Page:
Climate for the Masses

Understanding climate change is important, and therefore has been discussed in a large variety of media over the last several years. Changes in climate resonate though a broad range of fields, including public health, infrastructure, water resources, and many others. Over the last few years, climate simulations have produced a wealth of climate simulation data, including output from high-resolution, long-term, climate change projections performed as part of the United States Global Change Research Program [1] and the Coupled Model Intercomparison Project [2]. Widespread use of climate data is impeded by the lack of easy-to-use, effective analysis and visualization tools for policy makers, researchers (from non-climate communities), and other possible users of climate data. Thus, there is a need for communicating climate data to all age, social, cultural, and professional groups.

Phase I Achievements
Visualization is visual communication for the purpose of the presentation and exploration of data, concepts, relationships and processes; it presents powerful capabilities that can yield useful insights into climate data. Kitware, in collaboration with NYU-Poly, has leveraged ParaViewWeb [3], VisTrails [4], Ultrascale Visualization – Climate Data Analysis Tools [5] (see Figure 1), Earth System Grid Federation [6], and the latest web technologies to provide a prototype of our state-of-the-art web tool, ClimatePipes, to climate data users.

 

Figure 1: Various 2D and 3D plots in UV-CDAT

 

 Figure 2:  Dataflow to list relevant data from ESGF

 

ClimatePipes enables users to access, query and visualize climate datasets from multiple sources. For the Phase I of the project, ClimatePipes provided a simple, easy-to-use form-based interface, and a more advanced dataflow interface to construct more complex workflows. Figure 2 shows an example dataflow created using the pipeline interface to fetch a list of datasets available from an ESGF source.

The simpler interface (see Figure 3) enabled users to select a region of interest, select a data source; set spatial and temporal filters, and desired output; and view a list of matched data items or visualization of closest-matched climate data.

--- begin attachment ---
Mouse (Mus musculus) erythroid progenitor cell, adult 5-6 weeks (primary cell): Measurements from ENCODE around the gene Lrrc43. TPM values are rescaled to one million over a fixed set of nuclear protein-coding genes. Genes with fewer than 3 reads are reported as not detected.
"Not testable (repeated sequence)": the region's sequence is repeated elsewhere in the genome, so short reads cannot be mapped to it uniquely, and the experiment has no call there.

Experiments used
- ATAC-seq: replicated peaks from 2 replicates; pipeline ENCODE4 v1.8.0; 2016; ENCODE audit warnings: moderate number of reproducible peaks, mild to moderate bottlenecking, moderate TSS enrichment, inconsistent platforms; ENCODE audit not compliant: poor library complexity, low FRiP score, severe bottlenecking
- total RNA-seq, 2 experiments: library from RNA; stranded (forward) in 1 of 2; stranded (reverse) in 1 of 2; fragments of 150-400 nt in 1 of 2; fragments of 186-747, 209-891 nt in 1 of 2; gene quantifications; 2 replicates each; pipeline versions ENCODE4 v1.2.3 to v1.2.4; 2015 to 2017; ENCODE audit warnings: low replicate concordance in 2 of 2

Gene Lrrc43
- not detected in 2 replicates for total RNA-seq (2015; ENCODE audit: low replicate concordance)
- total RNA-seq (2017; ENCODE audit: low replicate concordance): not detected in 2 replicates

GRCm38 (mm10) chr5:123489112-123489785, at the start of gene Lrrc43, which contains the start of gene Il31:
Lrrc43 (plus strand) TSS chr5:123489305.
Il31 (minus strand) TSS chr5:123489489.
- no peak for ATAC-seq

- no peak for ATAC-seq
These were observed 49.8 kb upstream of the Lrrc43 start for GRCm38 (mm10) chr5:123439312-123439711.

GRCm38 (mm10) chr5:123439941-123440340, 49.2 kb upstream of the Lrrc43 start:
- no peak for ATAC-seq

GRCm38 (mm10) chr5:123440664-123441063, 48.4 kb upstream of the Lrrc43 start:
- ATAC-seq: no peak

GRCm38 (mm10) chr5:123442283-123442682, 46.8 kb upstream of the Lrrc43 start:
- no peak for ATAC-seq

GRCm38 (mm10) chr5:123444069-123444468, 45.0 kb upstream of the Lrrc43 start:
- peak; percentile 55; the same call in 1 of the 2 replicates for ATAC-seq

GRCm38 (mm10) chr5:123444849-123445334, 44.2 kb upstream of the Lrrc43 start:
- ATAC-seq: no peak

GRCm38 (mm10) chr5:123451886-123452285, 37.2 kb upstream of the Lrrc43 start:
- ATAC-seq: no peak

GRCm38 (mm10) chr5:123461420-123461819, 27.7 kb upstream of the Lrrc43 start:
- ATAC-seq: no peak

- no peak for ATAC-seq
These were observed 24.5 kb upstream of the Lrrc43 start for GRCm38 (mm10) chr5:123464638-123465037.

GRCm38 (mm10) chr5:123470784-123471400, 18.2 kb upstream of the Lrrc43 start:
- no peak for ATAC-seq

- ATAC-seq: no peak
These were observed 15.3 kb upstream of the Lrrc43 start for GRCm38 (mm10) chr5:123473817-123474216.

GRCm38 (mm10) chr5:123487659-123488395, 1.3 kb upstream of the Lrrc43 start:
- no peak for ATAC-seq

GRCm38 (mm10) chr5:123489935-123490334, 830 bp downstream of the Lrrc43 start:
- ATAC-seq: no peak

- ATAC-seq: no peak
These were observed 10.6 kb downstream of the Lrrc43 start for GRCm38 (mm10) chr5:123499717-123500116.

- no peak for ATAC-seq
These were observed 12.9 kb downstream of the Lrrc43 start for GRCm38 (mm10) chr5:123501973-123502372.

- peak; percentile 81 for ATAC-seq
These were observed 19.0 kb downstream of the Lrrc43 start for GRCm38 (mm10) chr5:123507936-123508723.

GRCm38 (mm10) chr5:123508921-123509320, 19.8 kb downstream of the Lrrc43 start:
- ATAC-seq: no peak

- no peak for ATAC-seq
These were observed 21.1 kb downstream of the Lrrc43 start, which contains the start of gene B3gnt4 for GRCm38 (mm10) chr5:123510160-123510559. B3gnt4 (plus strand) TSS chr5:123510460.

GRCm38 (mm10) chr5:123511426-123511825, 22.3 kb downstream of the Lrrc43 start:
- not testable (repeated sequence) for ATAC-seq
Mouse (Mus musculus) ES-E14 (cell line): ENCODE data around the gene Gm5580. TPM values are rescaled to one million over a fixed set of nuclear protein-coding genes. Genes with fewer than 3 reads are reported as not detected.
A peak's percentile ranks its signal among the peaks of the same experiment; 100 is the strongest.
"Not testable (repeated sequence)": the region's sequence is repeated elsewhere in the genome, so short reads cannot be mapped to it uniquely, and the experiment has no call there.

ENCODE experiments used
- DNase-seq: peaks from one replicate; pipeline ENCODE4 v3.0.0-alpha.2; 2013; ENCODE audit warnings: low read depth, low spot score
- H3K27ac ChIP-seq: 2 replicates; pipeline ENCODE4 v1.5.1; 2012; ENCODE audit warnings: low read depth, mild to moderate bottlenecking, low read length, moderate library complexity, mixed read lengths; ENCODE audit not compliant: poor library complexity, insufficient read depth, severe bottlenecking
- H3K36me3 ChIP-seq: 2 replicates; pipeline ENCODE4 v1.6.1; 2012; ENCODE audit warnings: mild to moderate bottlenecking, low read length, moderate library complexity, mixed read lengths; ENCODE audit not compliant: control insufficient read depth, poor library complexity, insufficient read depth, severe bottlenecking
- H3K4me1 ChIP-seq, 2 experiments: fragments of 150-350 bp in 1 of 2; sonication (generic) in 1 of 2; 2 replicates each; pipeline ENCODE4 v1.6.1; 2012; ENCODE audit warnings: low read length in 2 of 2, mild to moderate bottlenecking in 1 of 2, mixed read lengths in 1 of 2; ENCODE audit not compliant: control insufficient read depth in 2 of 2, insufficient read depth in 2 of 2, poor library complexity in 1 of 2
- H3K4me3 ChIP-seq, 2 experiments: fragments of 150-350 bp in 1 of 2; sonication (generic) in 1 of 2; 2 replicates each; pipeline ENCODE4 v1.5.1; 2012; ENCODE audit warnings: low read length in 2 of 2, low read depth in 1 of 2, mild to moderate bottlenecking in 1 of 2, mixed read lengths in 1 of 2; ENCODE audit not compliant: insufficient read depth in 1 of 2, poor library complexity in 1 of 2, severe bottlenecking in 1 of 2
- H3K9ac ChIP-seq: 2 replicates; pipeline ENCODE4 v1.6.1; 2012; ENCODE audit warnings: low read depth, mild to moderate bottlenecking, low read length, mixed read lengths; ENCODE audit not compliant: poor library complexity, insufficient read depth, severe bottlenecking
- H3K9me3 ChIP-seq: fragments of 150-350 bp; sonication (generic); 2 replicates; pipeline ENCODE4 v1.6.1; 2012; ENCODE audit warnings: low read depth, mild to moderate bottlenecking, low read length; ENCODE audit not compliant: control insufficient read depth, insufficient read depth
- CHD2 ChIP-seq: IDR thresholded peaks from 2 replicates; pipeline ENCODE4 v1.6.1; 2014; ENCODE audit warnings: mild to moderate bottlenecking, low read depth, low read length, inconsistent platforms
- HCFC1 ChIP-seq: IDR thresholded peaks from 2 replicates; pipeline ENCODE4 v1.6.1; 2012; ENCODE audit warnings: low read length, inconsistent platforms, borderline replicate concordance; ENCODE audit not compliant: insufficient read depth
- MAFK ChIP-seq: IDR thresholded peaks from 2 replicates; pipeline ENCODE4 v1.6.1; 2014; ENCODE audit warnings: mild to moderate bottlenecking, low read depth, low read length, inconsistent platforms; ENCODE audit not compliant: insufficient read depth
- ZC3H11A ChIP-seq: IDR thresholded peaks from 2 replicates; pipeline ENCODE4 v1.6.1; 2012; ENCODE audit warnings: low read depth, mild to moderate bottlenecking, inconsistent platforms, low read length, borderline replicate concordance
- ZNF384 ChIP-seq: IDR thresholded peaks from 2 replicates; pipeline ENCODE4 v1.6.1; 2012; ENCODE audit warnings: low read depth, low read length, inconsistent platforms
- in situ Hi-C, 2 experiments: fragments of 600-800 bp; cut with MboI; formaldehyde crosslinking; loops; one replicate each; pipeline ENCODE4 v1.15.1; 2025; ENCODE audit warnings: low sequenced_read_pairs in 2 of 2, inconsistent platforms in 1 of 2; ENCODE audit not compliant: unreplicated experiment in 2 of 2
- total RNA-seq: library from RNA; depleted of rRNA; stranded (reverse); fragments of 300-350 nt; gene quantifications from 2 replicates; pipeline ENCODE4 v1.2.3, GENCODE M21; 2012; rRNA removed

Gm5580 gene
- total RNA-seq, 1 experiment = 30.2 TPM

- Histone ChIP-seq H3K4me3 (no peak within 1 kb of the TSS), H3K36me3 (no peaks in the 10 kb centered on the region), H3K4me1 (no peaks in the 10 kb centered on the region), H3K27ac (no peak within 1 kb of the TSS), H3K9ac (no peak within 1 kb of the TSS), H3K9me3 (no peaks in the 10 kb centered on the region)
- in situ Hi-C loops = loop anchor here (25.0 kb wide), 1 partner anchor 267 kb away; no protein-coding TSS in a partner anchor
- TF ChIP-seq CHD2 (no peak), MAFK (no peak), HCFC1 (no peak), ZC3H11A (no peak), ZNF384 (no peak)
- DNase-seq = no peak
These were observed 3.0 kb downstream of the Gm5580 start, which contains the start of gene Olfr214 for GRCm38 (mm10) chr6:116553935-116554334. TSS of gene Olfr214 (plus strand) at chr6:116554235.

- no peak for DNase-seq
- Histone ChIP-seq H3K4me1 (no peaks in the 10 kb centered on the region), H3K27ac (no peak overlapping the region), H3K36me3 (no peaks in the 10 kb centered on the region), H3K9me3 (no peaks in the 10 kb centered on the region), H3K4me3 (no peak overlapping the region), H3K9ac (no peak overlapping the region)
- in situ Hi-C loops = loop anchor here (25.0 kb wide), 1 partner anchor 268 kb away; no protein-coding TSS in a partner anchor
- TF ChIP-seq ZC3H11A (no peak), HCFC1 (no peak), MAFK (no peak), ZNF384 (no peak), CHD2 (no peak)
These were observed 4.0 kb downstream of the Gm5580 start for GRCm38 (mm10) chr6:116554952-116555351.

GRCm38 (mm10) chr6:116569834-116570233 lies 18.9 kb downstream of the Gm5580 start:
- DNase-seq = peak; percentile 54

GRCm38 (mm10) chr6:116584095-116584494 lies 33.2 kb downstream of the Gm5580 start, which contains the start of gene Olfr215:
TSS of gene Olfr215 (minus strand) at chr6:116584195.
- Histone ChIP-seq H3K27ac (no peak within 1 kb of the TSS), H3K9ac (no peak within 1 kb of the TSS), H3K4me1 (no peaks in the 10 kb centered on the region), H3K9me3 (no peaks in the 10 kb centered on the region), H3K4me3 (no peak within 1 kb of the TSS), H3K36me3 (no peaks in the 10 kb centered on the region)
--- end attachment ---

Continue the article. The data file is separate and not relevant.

Figure 3: A simple, form-based interface for  Phase I ClimatePipes


When executed, this interface automatically generated the corresponding dataflow, which could then be modified to construct more complex workflows. Figure 4 shows an advanced use case of ClimatePipes.

 

Figure 4: An advanced use case of ClimatePipes that involves regridding one dataset to match the other, computing the overlapping time series, computing the difference between the two, and displaying it visually
with a legend.

 

For the  Phase I system, ClimatePipes used an ad-hoc algorithm, which uses Natural Language Toolkit (NLTK) to generate improved results in response to a search query.

Phase II Vision
Recently, ClimatePipes received a notice of Phase II award from the DOE to transform the ClimatePipes prototype into an open-source production quality tool, which could be used by researchers or non-researchers to understand long-term climate change projections. In Phase II of the project, ClimatePipes will enable users to run complex computations, and generate effective visualizations in the cloud or on a user-provided cluster.  Users will be able to upload data or visualizations to a server for analysis and integration. Figure 4 provides an overview of the Phase II design.